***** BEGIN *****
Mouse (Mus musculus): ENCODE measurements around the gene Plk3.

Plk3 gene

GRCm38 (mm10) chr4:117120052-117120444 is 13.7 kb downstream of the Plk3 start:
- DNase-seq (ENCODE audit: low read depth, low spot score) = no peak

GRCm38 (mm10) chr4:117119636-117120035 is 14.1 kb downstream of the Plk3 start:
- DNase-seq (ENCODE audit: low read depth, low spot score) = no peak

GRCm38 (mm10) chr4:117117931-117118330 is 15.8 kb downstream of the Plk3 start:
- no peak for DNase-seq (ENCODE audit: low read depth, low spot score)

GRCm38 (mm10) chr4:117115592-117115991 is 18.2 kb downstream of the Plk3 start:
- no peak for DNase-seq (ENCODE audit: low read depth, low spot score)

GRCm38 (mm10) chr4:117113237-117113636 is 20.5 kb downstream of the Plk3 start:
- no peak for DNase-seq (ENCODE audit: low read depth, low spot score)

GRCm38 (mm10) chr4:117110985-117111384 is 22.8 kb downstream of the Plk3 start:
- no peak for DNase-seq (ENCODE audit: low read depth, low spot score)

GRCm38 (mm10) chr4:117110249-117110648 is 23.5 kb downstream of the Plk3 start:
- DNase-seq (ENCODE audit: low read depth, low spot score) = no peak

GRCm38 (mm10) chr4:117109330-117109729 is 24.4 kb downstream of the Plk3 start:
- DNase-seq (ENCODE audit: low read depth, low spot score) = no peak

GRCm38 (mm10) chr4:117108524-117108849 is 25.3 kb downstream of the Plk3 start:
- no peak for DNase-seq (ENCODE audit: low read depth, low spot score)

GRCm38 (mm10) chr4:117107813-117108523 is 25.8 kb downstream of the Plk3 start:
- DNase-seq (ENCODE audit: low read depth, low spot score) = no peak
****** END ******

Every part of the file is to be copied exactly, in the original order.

Mouse (Mus musculus): ENCODE measurements around the gene Plk3.

Plk3 gene

GRCm38 (mm10) chr4:117120052-117120444 is 13.7 kb downstream of the Plk3 start:
- DNase-seq (ENCODE audit: low read depth, low spot score) = no peak

GRCm38 (mm10) chr4:117119636-117120035 is 14.1 kb downstream of the Plk3 start:
- DNase-seq (ENCODE audit: low read depth, low spot score) = no peak

GRCm38 (mm10) chr4:117117931-117118330 is 15.8 kb downstream of the Plk3 start:
- no peak for DNase-seq (ENCODE audit: low read depth, low spot score)

GRCm38 (mm10) chr4:117115592-117115991 is 18.2 kb downstream of the Plk3 start:
- no peak for DNase-seq (ENCODE audit: low read depth, low spot score)

GRCm38 (mm10) chr4:117113237-117113636 is 20.5 kb downstream of the Plk3 start:
- no peak for DNase-seq (ENCODE audit: low read depth, low spot score)

GRCm38 (mm10) chr4:117110985-117111384 is 22.8 kb downstream of the Plk3 start:
- no peak for DNase-seq (ENCODE audit: low read depth, low spot score)

GRCm38 (mm10) chr4:117110249-117110648 is 23.5 kb downstream of the Plk3 start:
- DNase-seq (ENCODE audit: low read depth, low spot score) = no peak

GRCm38 (mm10) chr4:117109330-117109729 is 24.4 kb downstream of the Plk3 start:
- DNase-seq (ENCODE audit: low read depth, low spot score) = no peak

GRCm38 (mm10) chr4:117108524-117108849 is 25.3 kb downstream of the Plk3 start:
- no peak for DNase-seq (ENCODE audit: low read depth, low spot score)

GRCm38 (mm10) chr4:117107813-117108523 is 25.8 kb downstream of the Plk3 start:
- DNase-seq (ENCODE audit: low read depth, low spot score) = no peak